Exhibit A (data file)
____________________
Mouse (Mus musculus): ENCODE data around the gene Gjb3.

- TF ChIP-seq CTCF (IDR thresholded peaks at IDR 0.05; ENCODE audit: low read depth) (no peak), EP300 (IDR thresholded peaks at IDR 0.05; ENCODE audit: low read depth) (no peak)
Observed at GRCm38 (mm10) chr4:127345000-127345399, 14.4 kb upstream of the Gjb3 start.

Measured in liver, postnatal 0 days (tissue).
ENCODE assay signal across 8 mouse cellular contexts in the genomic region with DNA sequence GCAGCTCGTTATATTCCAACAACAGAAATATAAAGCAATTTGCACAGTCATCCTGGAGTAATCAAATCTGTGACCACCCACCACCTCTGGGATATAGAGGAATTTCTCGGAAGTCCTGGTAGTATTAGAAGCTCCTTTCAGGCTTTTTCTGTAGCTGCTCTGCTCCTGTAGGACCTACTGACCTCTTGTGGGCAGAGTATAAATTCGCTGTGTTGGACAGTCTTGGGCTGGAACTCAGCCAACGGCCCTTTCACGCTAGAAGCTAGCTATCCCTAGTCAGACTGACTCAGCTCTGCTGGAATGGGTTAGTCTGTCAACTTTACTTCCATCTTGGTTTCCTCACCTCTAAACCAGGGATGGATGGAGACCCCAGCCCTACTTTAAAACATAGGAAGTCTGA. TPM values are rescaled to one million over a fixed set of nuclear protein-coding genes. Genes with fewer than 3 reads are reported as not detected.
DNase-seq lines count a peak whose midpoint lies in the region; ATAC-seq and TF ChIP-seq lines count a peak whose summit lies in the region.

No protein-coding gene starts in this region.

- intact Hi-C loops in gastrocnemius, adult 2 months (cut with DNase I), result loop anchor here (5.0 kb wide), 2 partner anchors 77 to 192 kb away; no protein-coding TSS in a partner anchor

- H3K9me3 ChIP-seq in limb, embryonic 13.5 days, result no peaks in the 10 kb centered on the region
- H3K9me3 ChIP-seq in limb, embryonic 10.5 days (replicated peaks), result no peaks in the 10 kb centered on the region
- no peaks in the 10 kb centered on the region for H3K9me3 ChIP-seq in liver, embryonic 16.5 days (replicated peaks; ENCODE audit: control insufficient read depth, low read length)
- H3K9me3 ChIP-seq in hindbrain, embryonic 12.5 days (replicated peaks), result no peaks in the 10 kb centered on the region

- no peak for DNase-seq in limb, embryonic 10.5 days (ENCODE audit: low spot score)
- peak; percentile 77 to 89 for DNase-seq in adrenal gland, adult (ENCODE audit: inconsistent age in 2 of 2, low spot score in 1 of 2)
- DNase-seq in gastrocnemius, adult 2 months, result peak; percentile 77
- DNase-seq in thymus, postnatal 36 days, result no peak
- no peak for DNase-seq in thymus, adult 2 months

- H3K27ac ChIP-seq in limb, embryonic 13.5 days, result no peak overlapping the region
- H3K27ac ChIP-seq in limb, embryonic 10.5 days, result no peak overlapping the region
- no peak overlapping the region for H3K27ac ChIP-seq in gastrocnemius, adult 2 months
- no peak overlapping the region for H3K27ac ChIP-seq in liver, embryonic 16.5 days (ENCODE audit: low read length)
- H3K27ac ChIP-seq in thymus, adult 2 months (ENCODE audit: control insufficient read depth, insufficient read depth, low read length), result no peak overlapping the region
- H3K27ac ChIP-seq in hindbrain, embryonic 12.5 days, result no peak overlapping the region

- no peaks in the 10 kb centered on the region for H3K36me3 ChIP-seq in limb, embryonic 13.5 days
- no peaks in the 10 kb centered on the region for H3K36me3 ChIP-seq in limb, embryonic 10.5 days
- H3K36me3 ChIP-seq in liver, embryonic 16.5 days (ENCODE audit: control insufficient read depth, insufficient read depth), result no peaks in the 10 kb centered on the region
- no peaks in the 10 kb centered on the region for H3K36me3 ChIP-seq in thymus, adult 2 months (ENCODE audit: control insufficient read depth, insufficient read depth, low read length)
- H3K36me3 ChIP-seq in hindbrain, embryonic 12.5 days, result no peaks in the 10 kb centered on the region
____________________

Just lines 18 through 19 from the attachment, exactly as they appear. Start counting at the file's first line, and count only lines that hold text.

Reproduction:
- H3K27ac ChIP-seq in limb, embryonic 13.5 days, result no peak overlapping the region
- H3K27ac ChIP-seq in limb, embryonic 10.5 days, result no peak overlapping the region